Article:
Thursday, 29 August 2013

Five Little Pigs by Agatha Christie

Published 1941 Book 1 chapter 5 & chapter 7







Mr Crale had been painting in a small enclosed garden, known as the battery garden, from the fact that it overlooked the sea, and had some miniature cannon placed in embattlements. It was situated at about four minutes’ walk from the house. Mr Crale had not come up to the house for lunch as he wanted to get certain effects of light on the stone – and the sun would have been wrong for this later. He had, therefore, remained alone in the battery garden, painting…

The Battery was an artificially cleared plateau with battlements set with cannon. It gave one the impression of overhanging the sea…

A girl, a girl in a canary-yellow shirt and dark-blue slacks, sitting on a grey wall in full sunlight …


observations: If you’re a big fan of Agatha Christie, and you’re ever lucky enough to go to Greenway, her Devon holiday home, and you go walking in the grounds – then you might have a moment when you come along a path and go ‘Woa! No way!’ because you realize you are standing in the exact spot where Amyas Crale died. The Battery Garden is instantly recognizable to fans of this book.

And as an extra joy, the village across the water from the house (roughly where Handcross Manor would be) is called Dittisham: Elsa Greer in the book, 14 years on, is Lady Dittisham.

And if the book is as much a part of your family life as it is in ours, you can call ‘I’ll see to her packing’ to each other, to be overheard and misunderstood by others. (Though we do that all the time, not only in the Battery Garden.)

Elsa in the book is having an affair with Amyas, and wants him to leave his wife and marry her. She says ‘if [his wife] loved him, she’d put his happiness first, and at any rate she wouldn’t want to keep him if he wanted to be free.’ This is a common trope in Christie books, a whiney claim that love might mean allowing a divorce – but it’s not an idea you come across much in real life. Did people really think that, or is it just for the convenience of her plots?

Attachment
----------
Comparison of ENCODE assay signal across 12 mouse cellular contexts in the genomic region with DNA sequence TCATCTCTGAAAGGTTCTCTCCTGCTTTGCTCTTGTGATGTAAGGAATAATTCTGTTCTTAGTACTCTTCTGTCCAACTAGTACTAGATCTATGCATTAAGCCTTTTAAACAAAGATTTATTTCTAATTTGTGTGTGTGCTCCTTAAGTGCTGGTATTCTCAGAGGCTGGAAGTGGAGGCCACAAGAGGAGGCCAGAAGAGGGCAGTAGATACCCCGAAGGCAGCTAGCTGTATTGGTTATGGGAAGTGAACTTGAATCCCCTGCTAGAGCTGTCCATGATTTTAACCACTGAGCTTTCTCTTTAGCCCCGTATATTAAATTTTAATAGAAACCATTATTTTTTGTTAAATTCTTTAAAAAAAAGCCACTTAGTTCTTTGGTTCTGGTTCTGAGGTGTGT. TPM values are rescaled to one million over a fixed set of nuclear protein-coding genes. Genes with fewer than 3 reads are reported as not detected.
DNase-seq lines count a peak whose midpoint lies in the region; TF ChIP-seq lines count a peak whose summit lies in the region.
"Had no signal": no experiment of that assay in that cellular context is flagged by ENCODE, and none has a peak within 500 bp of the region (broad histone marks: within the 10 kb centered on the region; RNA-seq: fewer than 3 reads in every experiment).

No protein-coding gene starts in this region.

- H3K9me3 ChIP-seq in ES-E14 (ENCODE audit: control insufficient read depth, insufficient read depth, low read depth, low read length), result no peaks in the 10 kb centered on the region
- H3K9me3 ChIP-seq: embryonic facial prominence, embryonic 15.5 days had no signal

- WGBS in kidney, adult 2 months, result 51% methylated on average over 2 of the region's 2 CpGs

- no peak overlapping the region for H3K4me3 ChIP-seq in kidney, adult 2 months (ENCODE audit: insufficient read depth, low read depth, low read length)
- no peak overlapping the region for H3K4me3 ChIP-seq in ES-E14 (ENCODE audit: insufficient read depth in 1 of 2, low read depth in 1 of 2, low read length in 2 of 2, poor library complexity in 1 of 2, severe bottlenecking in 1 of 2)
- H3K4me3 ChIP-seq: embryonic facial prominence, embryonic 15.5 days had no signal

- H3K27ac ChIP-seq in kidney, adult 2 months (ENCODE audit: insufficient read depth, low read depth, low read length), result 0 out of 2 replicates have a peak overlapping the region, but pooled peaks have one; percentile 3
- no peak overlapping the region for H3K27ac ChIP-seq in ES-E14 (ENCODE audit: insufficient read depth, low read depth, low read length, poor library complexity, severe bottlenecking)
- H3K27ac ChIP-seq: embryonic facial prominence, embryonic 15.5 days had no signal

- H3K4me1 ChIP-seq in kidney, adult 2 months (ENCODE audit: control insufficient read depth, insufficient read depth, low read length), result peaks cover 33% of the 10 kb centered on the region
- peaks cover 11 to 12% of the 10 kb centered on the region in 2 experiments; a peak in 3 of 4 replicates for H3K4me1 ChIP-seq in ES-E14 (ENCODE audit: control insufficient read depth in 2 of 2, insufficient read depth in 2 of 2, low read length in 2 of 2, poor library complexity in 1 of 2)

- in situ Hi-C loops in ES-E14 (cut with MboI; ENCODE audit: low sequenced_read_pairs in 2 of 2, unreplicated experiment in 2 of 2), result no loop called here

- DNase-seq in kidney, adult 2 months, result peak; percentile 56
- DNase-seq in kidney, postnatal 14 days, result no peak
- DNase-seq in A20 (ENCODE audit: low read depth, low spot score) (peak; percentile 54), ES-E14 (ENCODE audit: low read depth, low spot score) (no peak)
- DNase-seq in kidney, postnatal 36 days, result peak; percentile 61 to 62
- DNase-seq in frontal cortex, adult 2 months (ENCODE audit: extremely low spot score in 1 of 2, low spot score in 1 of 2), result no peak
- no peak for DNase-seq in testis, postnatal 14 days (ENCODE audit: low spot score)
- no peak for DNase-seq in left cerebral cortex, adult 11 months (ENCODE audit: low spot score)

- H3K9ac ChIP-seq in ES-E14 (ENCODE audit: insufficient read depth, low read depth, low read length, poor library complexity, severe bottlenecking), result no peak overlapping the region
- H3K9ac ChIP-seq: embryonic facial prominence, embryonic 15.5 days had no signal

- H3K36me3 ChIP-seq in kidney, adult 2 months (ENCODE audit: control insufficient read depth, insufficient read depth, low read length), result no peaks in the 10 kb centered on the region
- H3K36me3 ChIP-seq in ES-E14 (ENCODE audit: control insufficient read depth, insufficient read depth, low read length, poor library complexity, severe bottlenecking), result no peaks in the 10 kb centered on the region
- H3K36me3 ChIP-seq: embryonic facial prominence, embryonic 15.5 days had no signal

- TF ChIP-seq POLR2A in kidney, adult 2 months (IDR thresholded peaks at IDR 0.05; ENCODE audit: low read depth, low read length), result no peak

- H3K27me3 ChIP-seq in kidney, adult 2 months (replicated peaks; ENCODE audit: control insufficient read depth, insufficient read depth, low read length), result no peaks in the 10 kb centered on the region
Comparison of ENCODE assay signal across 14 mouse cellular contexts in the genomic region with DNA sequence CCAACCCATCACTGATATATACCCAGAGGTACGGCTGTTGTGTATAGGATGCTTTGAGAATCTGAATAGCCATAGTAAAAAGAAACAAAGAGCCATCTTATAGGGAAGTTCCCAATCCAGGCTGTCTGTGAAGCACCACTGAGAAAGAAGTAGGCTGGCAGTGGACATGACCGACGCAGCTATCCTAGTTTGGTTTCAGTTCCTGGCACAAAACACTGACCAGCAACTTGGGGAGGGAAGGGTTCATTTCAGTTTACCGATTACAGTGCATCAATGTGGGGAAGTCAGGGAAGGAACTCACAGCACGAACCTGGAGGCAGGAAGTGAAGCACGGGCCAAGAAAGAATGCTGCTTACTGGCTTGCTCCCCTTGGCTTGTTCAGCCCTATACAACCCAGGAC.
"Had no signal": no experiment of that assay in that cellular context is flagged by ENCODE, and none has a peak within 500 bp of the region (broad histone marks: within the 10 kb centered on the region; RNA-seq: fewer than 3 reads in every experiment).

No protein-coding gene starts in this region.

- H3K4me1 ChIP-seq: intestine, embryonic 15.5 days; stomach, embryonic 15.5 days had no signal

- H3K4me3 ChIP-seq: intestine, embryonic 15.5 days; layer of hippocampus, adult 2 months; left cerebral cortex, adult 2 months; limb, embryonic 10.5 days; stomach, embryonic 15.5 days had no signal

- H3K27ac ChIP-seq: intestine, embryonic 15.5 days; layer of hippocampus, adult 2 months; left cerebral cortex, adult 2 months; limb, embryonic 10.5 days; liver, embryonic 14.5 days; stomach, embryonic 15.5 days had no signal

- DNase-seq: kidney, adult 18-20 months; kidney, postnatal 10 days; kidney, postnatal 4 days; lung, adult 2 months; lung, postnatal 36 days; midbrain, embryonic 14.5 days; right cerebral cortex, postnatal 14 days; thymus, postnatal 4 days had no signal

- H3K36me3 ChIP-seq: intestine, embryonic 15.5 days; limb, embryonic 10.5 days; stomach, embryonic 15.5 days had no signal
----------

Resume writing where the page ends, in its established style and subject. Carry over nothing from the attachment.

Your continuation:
In an
earlier entry on the book, I enthused about the TV adaptation of Five Little Pigs – the only thing that could have improved it would have been shooting it in the right place, ie at Greenway. This is where the TV film shows the murder taking place - nice enough in its way: 






Christie said Greenway was the most beautiful place in the world, and it must be high up there. There is a lot to recognize, from the boathouse where Marlene dies in Dead Man’s Folly – soon to feature in a new TV production of the story apparently - to the foxglove leaves from the Marple short story, the Herb of Death.


The top photo was taken at the exact spot where Elsa Greer must have sat on the grey stone wall posing for Amyas. With thanks to TKR and BNS.

16 comments:

  1. Moira - What a great post on a terrific Christie! That 'photo really shows off that shirt and you've made me more than ever want to visit Greenway. Such a great story all around. I do love the way the characters are revealed in it.

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    1. I always say my top 5 Christies move around a bit, but this one is always in it, I love it. And yes, you absolutely have to visit Greenway. When it was first opened to the public I dragged my family off on a trip, and others were saying 'where is it? Is it nice?' and my answer was 'no idea, I just want to see AC's house.' But having been there many times now, I can say it really is one of the most beautiful places in the world.

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  2. "If you love him, you'll set him free." I've heard that before, more than once.

    One of her best.

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    1. Yes indeed. This one has real people with real emotions, not always the case with Christie, and they stick in the mind.

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  3. I am reading the Christie books in order, or at least all the Marple, Poirot, and Tommy and Tuppence in order, so I won't get to this one in a while. This makes me want to jump ahead.